Returning Chevrolet Sonic Ditches an Unloved Engine

Steph Willems
by Steph Willems
returning chevrolet sonic ditches an unloved engine

Chevrolet’s little Sonic hatchback and sedan, built alongside the electric Bolt at General Motors’ Orion Assembly Plant, will return for the 2019 model year with a notable powertrain change. We already knew a 2019 version of the Sonic — rumored to be on the chopping block — was a go (thanks to California Air Resources Board certification docs), but the contents of an order guide now show greater standard torque than the 2018 model.

Notice we said torque, not horsepower.

That’s because for 2019, the Sonic ditches its never-talked-about base 1.8-liter four-cylinder in favor of a turbocharged unit. An order guide seen by GMAuthority shows the entry-level engine, once offered in the first-generation Cruze, disappears, and along with it its 138 horsepower and 125 lb-ft of torque.

In its place is the engine available as an upgrade since the Sonic’s 2012 debut: a turbocharged 1.4-liter inline-four generating 138 hp but a much healthier 148 lb-ft of torque. This engine also sets up shop in the Trax crossover, though it disappeared from the Cruze for that model’s second generation. A choice of six-speed manual or automatic remain round out the returning transmission choices.

Other changes to the 2019 Sonic are minor. Two paint colors bit the dust — Ivy Metallic and Arctic Blue Metallic — but in their place a new color (“Shock”) enters the palette. Don’t expect a subdued hue. Buyers will no longer have a Fun and Sun Package on their options list, so say goodbye to that turbo/sunroof/painted wheel combo.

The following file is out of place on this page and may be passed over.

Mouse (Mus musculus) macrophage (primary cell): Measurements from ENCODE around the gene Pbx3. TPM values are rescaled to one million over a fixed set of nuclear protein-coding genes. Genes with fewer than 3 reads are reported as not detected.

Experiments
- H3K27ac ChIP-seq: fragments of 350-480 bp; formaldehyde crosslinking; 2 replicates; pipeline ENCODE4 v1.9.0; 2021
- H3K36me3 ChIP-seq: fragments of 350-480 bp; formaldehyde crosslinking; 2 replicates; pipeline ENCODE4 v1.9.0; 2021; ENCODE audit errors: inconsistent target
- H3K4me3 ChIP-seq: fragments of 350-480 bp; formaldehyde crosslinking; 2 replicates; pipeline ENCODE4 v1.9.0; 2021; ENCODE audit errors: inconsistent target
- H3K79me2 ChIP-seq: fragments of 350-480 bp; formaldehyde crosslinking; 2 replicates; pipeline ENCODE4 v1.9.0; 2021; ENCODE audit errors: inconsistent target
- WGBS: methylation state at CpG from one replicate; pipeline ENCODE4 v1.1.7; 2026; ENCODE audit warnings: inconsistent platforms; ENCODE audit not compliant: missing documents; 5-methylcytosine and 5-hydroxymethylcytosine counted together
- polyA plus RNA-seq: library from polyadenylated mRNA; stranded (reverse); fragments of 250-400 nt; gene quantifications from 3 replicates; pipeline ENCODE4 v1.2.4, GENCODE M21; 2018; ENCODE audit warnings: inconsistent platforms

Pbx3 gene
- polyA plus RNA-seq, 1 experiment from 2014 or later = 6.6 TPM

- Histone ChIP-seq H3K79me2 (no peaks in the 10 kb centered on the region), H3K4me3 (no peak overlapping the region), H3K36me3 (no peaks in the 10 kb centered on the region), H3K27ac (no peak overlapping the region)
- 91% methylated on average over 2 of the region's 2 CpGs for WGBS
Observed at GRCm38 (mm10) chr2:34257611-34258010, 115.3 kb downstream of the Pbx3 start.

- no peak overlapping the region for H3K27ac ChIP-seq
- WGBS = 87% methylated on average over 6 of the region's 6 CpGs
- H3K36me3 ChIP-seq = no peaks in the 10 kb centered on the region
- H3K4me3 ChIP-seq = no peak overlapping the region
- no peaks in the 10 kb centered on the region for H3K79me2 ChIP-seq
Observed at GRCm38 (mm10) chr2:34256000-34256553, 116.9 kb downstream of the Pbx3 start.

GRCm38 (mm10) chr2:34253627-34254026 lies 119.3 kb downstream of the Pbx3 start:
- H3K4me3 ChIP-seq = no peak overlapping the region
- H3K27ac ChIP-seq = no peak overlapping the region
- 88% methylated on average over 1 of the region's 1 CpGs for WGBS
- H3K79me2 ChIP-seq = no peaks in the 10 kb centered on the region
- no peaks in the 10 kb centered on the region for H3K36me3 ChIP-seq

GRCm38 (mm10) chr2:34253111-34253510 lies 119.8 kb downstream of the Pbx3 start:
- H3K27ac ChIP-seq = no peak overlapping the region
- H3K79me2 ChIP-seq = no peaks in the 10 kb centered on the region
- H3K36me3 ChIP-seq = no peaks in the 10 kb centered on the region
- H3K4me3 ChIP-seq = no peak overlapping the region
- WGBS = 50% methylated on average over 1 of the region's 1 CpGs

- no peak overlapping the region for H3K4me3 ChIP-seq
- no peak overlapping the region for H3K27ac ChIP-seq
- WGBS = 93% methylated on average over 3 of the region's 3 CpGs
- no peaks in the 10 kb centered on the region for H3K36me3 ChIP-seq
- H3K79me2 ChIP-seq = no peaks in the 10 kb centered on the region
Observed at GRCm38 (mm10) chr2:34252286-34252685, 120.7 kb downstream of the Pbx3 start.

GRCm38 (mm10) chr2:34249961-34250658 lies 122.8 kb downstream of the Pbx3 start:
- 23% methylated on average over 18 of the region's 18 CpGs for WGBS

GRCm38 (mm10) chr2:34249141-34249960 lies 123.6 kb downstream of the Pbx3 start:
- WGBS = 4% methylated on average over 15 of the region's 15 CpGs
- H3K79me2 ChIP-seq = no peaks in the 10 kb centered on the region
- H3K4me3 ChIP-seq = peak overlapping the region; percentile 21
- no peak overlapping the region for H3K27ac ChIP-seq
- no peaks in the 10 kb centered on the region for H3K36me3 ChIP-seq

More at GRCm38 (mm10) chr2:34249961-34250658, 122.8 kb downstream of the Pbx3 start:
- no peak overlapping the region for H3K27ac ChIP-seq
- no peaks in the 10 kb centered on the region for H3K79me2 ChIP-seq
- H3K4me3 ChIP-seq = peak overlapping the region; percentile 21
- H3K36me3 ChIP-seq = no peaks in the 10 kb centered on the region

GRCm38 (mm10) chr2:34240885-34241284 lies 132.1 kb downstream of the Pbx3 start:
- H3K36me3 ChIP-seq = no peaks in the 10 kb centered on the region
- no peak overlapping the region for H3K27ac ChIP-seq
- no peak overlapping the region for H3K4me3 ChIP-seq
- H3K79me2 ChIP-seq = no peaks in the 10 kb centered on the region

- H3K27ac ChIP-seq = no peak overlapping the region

In even more minor news, the Sonic LT sedan, when equipped with automatic transmission, loses its standard remote start. Buyers can add that feature back via the LT trim’s Convenience Package.

Greater standard twist is a good thing, but it’s debatable whether the 2019 upgrades will persuade many buyers to take a second look at Sonic. The model’s sales have slipped continuously for years. Sonic’s 2017’s tally was less than one-third of 2014’s volume, and this year hasn’t brought any improvements. Year-to-date, Sonic sales fell 41.2 percent compared to the same period last year.

While the Sonic stages a return for 2019, it’s hard to see the model surviving much longer without a rebound in sales.

[Images: General Motors]

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  • Art Vandelay Art Vandelay on Jul 08, 2018

    Is there a "hot" version of this? I would love to see Z24 badges in this and some sort of "ST" version.

    • Art Vandelay Art Vandelay on Jul 08, 2018

      BTW, I am in the middle of a move where I have already relocated and drive home on the weekends. I left the F150 parked and drove the Fiesta ST back because gas is a thing. Turns out she had a ton of stuff for me to take back that I figured there was no way would fit. It fit and I can still see out the back window. I get hatchbacks now lol.

  • Blackcloud_9 Blackcloud_9 on Jul 09, 2018

    Interestingly, out here in SoCal I see a lot more Sparks than Sonics out in the wild. I had a Sonic as a loaner while my Spark EV (See?) was in for warranty work. It had the 1.8/Auto and it was a perfectly serviceable car. It did not inspire any desire. I also test-drove a Sonic while car shopping (Eventually ended up with a Soul). It had the 1.4T/Auto setup. I found the engine and tranny ill-suited to each other. The engine wanted to rev to enjoy the turbo spool-up but the trans wanted to keep up-shifting for fuel economy.

    • Festiboi Festiboi on Jul 09, 2018

      As a whole across the country, I tend to see more Sparks than Sonics. Which is bizarre, given America's preference towards larger cars. Even more ironically, Australia, which has higher fuel prices and is more favourable to smaller cars, has had its smaller Holden Spark discontinued due to poor sales while the larger Holden Barina (Chevy Sonic) continues on with solid sales

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